Advice On Developing A Producer Recruitment Program

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ADVICE ON DEVELOPING A PRODUCER RECRUITMENT PROGRAM

'What advice would you offer an independent agency on a step-by-step basis, for developing a producer recruitment program?'

Peggy Mika

Mika Freelance

Pensacola, FL

A growing agency must have a producer recruitment program in place at all times. Even when there is no specific opening, the astute agency manager is looking for potential new producers.

The ongoing plan should have two components: a pool of potential candidates and a method of recruiting on college campuses.

The manager should keep a list or 'pool' of the names of potential recruits at all times. Each name should be kept in a separate file or on a card, and information about the candidate's qualifications should be recorded and updated on the card.

The manager should stay in touch with the people in the pool on a regular basis - every quarter or every six months, for example. A phone call, letter, or a lunch meeting will do the trick.

The size of the pool should be small and manageable. Names should be added and removed as the manager gets to know the candidates or finds better prospects.

The candidates in the pool can be gathered from many sources: people in the office with potential; people in the competitor's office with potential; people who have been recommended by friends; sales agents who call at the agency (the copy machine salesperson); names of friends or their children who have potential.

An agency that is serious about growing should also be in touch with (if not actively involved in) a college recruitment program. There are many advantages to working with producers right out of college compared to those who have been in the business or another business for a period of time. Recent graduates are eager to make money, but do not demand the salary of someone who has been in the work force for a period of time. They are ready to work long hours, are enthusiastic, and don't have any preconceived notions about the 'right' way to do the job.

An agency manager can work with the placement office at the local junior college, four-year college, or university (in some cases, a high school) to gather names of potential producers. The manager can even be on campus on recruiting days - if possible, when other sales firms are interviewing candidates.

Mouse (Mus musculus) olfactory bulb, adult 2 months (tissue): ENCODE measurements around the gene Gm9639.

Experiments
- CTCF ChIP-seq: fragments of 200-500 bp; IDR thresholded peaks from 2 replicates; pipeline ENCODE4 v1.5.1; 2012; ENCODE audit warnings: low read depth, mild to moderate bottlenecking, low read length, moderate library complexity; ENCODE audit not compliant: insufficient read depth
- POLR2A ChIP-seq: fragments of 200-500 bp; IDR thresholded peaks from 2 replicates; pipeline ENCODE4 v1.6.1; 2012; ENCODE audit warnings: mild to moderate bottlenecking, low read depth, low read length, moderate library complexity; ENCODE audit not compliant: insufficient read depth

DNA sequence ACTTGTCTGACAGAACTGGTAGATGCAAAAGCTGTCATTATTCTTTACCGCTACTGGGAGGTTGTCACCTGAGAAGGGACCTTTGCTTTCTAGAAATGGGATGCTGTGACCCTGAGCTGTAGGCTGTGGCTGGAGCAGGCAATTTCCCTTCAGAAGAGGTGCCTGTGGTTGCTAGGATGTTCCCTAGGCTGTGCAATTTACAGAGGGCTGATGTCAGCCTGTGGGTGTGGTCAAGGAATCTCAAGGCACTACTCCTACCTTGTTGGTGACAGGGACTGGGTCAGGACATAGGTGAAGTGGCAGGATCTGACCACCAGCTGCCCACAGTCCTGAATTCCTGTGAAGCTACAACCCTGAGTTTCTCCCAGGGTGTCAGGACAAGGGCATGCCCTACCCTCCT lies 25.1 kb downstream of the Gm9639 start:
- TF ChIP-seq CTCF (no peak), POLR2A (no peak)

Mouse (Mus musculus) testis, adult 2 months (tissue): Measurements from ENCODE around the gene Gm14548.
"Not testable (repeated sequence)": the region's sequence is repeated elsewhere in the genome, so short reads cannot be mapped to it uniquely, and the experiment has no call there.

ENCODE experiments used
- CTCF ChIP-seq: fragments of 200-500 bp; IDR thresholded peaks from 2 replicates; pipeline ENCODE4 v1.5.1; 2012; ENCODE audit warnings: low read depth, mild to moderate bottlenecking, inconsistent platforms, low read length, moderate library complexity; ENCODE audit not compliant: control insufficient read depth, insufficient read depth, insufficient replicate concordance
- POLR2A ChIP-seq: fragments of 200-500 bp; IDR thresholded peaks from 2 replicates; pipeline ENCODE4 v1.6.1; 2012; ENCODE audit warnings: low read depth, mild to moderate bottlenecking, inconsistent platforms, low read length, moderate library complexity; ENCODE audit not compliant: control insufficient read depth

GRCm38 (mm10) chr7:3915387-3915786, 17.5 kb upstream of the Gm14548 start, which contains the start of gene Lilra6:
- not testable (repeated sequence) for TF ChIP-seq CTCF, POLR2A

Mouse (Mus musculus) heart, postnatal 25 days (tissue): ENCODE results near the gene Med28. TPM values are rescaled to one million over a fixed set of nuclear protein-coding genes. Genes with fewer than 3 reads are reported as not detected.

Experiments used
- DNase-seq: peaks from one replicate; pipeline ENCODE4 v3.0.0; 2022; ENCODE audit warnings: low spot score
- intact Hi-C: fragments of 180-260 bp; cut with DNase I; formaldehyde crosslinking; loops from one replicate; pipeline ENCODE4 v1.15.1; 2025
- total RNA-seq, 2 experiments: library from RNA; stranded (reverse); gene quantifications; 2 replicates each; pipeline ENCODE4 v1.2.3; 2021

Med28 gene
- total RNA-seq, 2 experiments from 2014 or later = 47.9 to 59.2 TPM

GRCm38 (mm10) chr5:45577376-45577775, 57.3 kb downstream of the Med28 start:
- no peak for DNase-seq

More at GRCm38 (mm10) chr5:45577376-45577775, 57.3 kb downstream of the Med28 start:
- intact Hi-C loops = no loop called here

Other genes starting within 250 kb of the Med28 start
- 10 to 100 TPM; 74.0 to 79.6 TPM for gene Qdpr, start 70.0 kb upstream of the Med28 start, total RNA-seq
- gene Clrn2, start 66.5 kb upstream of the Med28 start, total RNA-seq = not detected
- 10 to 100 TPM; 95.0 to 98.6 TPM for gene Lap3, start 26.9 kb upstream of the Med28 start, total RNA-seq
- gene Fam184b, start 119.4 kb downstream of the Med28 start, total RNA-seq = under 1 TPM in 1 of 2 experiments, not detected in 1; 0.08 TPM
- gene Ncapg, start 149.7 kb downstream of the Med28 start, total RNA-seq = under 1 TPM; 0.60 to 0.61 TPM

Some carriers recruit and train college graduates for their agencies. In addition, the Independent Insurance Agents & Brokers of America has a college recruitment program. An agency that is not located near a college campus might take advantage of one of these programs rather than try to develop its own recruiting program. There are a couple of important steps to take when the time comes to actually hire a new producer.

Check the job description before calling anyone in for an interview. Job descriptions change over time; make sure when you are ready to hire that the position is well defined. Consider when you want a producer to maintain an existing book of business and free up another producer to sell, or whether you want a producer to go out and drum up all new business.

Know what kind of support the business will have. Will the new person share a CSR or work with a pool of CSRs?

When the opening is clearly defined, the qualifications you are looking for in a new producer become more clear.

Finally, firm up details about salary and profit sharing, training, and advancement. Know exactly what you have to offer the new producer.

When you're interviewing candidates, have a system: a telephone interview followed by a brief get-acquainted interview. Use a psychological test, check references, talk with the candidate's spouse, and don't ignore your gut reaction.

William Kennedy

The Insurance Group

Eatontown, NJ

The first thing I would like to do is to add to the concept of 'a successful producer.'

I wish I could spell out an easy 10-step plan which if followed, would assure success in hiring producers. Unfortunately, that is not possible.

I can tell you, however, the approach we use in our agencies which has worked for us. During the past 10 years, we've hired 23 producers. Three have resigned, three have been let go, and 17 are still with us. There are three broad areas that are key to success for both the producer and the agency - planning, attitude, and commitment.

PLANNING. Know exactly what you need. Focus on these areas:

  • soliciting and selling new P/Caccounts
  • reviewing and updating existing book
  • handling office sales
  • soliciting and selling Life and Health coverages
  • servicing an existing book

In other words, what do you need? Zero in on those needs.

ATTITUDE. Without question, this is the most important item. Look for the following:

  • Ambition - is the producer really hungry?
  • Appearance - will the producer's style of dress conflict with the office staff's?
  • Enthusiasm - you cannot teach this!
  • Self-discipline - does the producer set goals and stick to them?
  • Perseverance - can the producer take the 20 no's to get to the yes?
  • Reliability - day in and day out, is the producer committed?

COMMITMENT

Agency

Producer

time

time

money

programs

training

self-starting

accountability

success

Both the agency and the producer must be committed to making a plan and following it. I believe most producers fail because of a lack of commitment by either party or both.

Hire for the right reasons, not because the producer:

  • has an existing book.
  • is intelligent.
  • is licensed.

Hire because you need him or her to fulfill the agency goals.

Last but not least, you must like and respect each other. Besides a dollar and time commitment, this is a highly emotional relationship. Both the sales manager and the producers have to be working for the same team.

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